Recognizing this opportunity, CoolBrands International, Inc., Ronkonkoma, N.Y., reformulated its Breyers® Light brand with a specific, scientifically supported strain of Bifidobacterium. The company markets new Breyers Light! Probiotics Plus Yogurt as "complete nutrition in a cup."
New and resurrected brandsThe Breyers brand was sold to CoolBrands in 2005 from Kraft Foods Inc., Northfield, Ill. Though the yogurt remained in limited distribution during the transition, it had also lost shelf space in markets where it once had a notable market share. CoolBrands has big plans for the brand, and is hoping to make a mark as a leader in the probiotics segment.
A licensed yogurt brand that has been in hibernation for more than 10 years made its way back into the marketplace in January. Wells' Dairy Inc., Le Mars, Iowa, partnered with New York-based Weight Watchers International Inc., to produce Weight Watchers® refrigerated yogurts and smoothies. This is the second partnership between the two companies. Wells' Dairy also produces the Weight Watchers line of ice cream novelties.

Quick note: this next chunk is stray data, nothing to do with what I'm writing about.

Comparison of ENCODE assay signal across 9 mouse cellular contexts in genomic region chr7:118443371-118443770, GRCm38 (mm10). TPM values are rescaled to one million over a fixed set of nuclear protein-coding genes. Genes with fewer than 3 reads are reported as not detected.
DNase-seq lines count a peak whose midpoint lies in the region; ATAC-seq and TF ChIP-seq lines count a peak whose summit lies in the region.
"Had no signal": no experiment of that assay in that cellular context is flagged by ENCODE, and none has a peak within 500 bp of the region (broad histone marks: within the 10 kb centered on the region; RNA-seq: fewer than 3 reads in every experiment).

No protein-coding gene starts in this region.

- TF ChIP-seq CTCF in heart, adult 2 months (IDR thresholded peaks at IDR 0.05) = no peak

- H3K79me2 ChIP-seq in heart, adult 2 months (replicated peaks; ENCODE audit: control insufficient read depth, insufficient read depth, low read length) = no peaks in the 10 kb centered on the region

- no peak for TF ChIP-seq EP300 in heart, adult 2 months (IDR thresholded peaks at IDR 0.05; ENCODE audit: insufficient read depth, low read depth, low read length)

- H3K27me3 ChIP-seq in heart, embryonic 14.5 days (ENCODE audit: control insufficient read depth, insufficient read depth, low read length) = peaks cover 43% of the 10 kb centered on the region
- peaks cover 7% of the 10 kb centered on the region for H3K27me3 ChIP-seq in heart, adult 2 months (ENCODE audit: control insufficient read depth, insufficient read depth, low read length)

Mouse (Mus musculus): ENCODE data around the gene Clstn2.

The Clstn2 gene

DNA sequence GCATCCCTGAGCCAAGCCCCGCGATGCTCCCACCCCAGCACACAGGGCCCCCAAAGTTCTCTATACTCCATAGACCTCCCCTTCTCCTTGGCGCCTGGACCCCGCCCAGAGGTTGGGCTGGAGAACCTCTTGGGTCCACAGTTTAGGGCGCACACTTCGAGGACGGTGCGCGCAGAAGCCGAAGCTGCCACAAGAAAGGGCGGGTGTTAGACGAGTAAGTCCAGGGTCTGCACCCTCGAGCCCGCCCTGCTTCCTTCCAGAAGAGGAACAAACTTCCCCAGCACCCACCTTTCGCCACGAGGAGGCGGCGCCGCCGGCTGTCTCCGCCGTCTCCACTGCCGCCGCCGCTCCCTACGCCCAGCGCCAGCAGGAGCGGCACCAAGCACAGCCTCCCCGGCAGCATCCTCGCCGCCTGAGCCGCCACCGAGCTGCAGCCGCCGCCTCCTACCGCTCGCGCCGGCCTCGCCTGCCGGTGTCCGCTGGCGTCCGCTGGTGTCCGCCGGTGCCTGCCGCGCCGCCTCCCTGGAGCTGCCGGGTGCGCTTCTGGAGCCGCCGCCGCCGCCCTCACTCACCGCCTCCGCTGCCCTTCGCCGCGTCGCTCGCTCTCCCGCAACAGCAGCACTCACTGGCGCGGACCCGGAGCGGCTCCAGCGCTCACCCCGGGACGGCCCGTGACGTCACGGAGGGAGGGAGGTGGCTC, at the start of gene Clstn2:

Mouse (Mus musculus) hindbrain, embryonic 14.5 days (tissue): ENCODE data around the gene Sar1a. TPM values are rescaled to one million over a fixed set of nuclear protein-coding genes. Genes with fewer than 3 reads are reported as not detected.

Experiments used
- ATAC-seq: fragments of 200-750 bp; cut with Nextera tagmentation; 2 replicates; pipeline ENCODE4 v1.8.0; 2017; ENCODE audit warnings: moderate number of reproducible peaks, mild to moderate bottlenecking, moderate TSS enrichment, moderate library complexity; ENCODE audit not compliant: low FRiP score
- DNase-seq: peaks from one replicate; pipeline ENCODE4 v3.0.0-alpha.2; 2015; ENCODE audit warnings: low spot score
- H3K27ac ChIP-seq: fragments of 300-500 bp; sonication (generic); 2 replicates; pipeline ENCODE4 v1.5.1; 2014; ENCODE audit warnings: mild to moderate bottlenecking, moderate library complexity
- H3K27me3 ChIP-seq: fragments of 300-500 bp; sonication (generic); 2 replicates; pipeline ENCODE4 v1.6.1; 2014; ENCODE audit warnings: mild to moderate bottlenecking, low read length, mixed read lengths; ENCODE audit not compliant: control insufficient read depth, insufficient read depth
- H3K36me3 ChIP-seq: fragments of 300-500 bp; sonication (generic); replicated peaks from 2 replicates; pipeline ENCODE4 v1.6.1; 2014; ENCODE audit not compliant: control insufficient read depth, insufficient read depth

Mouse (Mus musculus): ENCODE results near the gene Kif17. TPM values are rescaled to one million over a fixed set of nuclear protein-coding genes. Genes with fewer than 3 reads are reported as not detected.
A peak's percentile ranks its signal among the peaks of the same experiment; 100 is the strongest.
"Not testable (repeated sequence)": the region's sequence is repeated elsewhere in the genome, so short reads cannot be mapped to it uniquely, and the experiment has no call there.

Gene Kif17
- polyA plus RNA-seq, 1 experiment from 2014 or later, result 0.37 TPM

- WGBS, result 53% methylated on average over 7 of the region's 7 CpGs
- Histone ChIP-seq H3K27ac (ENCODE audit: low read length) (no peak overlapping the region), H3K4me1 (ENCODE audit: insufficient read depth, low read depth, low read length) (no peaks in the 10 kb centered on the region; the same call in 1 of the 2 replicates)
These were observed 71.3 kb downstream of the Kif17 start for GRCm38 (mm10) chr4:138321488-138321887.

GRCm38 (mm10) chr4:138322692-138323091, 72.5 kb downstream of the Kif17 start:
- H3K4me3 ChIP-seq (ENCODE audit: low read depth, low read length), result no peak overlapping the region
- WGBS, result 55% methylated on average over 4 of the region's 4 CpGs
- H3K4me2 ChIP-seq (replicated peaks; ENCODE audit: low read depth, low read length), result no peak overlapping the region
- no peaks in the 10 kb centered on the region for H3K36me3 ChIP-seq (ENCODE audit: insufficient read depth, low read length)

Weight Watchers yogurt, sold in 6-oz single-serve cups, comes in nine flavors. Each serving contains only 100 calories and has only one Points® value, for Weight Watchers members who incorporate the Points Weight-Loss System into their weight-loss plan.
Weight Watchers smoothies, also made from a healthful mix of fruit and fat-free yogurt, are sold in four-packs of 7-oz bottles. Like the cup yogurts, each bottle has only one Point value.
What's the future hold for cultured dairy? It's yogurt, fermented dairy drinks and probiotics. And, of course, probiotics will likely start showing up in those cultured categories that need some reinventing.
Sidebar: Functional Yogurt BoomWhile many foods and beverages have entered the functional foods business, yogurt containing live and active cultures is likely in the best position to become the golden functional foods product. It comes refrigerated or frozen, and spoonable, squeezable or drinkable. Here's a quick overview of some noteworthy refrigerated yogurt introductions in the past few months-both here and abroad.
Yogurt and whole grains are the perfect mix for today's health-minded consumers, as the USDA now recommends whole grains for at least half of our daily grain needs. To meet consumers' needs, Brown Cow Farm, Antioch, Calif., a part of Londonderry, N.H.-based Stonyfield Farm, introduces this month the first U.S. yogurt to include whole grains.
New Brown Cow® Low Fat Yogurt with Fruit & Whole Grains combines low-fat yogurt, real fruit, whole grains, sunflower and flax seed to provide consumers a fresh-from-the-farm taste. Made with milk from farmers who pledge not to use artificial growth hormones, the new yogurt comes in four flavors: Apple Cinnamon, Blueberry, Raspberry Pear and Summer Fruits.